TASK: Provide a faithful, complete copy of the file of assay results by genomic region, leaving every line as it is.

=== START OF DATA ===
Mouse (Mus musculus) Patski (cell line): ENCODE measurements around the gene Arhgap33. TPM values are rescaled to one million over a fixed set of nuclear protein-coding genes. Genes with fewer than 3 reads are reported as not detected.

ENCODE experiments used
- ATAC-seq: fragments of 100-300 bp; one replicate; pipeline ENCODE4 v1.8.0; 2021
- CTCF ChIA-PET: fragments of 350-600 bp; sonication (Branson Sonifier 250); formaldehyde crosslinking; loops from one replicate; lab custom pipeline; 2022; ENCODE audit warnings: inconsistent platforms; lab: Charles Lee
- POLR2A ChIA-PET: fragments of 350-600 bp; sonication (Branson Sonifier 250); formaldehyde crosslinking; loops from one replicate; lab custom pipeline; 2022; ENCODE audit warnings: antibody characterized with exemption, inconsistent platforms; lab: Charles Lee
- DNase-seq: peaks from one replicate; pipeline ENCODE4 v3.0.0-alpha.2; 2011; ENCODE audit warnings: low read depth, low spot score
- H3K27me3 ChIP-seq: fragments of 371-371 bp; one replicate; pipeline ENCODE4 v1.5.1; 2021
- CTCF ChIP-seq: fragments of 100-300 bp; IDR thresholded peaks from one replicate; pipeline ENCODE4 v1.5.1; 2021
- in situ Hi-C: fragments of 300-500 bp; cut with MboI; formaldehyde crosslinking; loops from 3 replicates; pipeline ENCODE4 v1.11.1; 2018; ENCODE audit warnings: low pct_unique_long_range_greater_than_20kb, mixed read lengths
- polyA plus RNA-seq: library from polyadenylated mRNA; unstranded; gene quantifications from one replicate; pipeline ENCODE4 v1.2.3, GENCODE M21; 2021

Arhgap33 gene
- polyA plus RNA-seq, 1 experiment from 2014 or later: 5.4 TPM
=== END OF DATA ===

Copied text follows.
Mouse (Mus musculus) Patski (cell line): ENCODE measurements around the gene Arhgap33. TPM values are rescaled to one million over a fixed set of nuclear protein-coding genes. Genes with fewer than 3 reads are reported as not detected.

ENCODE experiments used
- ATAC-seq: fragments of 100-300 bp; one replicate; pipeline ENCODE4 v1.8.0; 2021
- CTCF ChIA-PET: fragments of 350-600 bp; sonication (Branson Sonifier 250); formaldehyde crosslinking; loops from one replicate; lab custom pipeline; 2022; ENCODE audit warnings: inconsistent platforms; lab: Charles Lee
- POLR2A ChIA-PET: fragments of 350-600 bp; sonication (Branson Sonifier 250); formaldehyde crosslinking; loops from one replicate; lab custom pipeline; 2022; ENCODE audit warnings: antibody characterized with exemption, inconsistent platforms; lab: Charles Lee
- DNase-seq: peaks from one replicate; pipeline ENCODE4 v3.0.0-alpha.2; 2011; ENCODE audit warnings: low read depth, low spot score
- H3K27me3 ChIP-seq: fragments of 371-371 bp; one replicate; pipeline ENCODE4 v1.5.1; 2021
- CTCF ChIP-seq: fragments of 100-300 bp; IDR thresholded peaks from one replicate; pipeline ENCODE4 v1.5.1; 2021
- in situ Hi-C: fragments of 300-500 bp; cut with MboI; formaldehyde crosslinking; loops from 3 replicates; pipeline ENCODE4 v1.11.1; 2018; ENCODE audit warnings: low pct_unique_long_range_greater_than_20kb, mixed read lengths
- polyA plus RNA-seq: library from polyadenylated mRNA; unstranded; gene quantifications from one replicate; pipeline ENCODE4 v1.2.3, GENCODE M21; 2021

Arhgap33 gene
- polyA plus RNA-seq, 1 experiment from 2014 or later: 5.4 TPM